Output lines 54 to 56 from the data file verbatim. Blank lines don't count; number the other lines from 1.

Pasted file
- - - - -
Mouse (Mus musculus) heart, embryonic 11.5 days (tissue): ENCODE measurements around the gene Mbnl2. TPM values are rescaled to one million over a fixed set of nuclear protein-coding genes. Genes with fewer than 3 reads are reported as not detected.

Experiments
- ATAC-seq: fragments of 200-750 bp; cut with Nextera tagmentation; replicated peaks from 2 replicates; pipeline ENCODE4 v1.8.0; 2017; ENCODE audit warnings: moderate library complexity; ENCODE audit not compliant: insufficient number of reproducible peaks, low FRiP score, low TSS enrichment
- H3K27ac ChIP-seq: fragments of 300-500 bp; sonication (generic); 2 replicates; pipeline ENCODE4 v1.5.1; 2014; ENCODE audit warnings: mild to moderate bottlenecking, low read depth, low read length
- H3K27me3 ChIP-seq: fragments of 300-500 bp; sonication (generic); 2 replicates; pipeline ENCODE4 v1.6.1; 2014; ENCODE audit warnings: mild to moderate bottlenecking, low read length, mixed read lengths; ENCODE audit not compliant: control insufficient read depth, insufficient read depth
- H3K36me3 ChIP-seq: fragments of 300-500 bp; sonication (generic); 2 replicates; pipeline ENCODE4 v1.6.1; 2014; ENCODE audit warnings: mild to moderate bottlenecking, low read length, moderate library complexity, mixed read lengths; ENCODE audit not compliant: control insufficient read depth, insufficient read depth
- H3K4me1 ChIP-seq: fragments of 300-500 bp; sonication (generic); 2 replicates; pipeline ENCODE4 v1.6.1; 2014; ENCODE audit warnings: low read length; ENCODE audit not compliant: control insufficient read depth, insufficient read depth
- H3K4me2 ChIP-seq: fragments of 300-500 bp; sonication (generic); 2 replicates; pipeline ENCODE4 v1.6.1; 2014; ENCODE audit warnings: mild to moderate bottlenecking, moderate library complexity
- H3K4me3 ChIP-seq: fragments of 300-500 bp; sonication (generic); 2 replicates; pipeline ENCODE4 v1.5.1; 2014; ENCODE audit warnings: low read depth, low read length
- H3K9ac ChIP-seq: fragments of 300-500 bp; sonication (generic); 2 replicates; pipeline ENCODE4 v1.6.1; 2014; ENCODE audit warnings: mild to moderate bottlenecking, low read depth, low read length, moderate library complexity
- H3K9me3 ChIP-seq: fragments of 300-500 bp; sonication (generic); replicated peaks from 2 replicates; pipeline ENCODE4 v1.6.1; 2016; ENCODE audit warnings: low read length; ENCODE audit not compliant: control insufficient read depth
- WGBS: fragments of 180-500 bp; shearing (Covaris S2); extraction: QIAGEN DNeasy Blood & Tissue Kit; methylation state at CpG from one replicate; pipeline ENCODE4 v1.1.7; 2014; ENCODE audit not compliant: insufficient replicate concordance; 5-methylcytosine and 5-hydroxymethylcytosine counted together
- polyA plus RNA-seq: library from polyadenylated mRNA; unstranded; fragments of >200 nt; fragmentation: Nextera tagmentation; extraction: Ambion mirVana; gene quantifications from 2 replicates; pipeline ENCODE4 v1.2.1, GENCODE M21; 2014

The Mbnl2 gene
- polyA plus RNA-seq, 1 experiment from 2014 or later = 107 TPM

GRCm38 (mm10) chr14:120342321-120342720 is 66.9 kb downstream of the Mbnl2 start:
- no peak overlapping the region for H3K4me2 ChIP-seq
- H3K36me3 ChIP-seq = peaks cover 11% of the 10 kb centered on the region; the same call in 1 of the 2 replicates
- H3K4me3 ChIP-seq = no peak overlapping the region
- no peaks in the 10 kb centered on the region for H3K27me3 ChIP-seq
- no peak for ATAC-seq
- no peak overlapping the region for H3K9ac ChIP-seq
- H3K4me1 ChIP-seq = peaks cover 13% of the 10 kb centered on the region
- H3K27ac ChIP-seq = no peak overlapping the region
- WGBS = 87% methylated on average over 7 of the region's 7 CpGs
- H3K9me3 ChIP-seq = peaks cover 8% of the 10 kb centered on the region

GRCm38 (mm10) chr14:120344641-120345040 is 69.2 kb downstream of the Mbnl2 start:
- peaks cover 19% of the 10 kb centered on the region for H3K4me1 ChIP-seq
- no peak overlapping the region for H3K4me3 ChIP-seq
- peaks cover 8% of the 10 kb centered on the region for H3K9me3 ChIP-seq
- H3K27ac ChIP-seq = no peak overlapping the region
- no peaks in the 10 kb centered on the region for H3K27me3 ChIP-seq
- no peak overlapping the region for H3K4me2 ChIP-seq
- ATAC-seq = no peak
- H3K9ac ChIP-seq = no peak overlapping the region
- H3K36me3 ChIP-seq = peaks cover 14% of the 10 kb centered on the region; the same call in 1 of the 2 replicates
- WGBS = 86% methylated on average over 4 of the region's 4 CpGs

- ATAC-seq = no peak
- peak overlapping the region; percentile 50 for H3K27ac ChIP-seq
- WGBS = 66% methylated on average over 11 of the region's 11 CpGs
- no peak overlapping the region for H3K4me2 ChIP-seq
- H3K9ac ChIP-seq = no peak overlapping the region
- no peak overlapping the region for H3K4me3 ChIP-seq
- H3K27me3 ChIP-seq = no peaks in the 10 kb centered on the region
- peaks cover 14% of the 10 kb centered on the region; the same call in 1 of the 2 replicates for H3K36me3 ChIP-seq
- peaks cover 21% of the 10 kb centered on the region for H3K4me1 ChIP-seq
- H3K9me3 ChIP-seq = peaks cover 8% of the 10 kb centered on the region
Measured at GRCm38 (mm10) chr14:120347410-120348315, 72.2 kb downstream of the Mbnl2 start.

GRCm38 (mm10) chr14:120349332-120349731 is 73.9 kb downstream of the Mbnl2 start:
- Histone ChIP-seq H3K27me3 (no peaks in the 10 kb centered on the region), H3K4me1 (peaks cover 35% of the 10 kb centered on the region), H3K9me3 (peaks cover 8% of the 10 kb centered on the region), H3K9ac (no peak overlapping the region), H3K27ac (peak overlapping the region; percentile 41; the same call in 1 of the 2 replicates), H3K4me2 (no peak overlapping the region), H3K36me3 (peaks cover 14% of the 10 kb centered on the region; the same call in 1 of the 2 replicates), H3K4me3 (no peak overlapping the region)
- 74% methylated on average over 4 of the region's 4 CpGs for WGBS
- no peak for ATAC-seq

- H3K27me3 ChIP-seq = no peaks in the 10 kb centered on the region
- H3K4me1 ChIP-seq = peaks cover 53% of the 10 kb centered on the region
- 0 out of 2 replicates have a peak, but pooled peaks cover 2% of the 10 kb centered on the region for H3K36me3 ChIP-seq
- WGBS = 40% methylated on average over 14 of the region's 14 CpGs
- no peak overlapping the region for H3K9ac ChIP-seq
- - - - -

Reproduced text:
- H3K4me1 ChIP-seq = peaks cover 53% of the 10 kb centered on the region
- 0 out of 2 replicates have a peak, but pooled peaks cover 2% of the 10 kb centered on the region for H3K36me3 ChIP-seq
- WGBS = 40% methylated on average over 14 of the region's 14 CpGs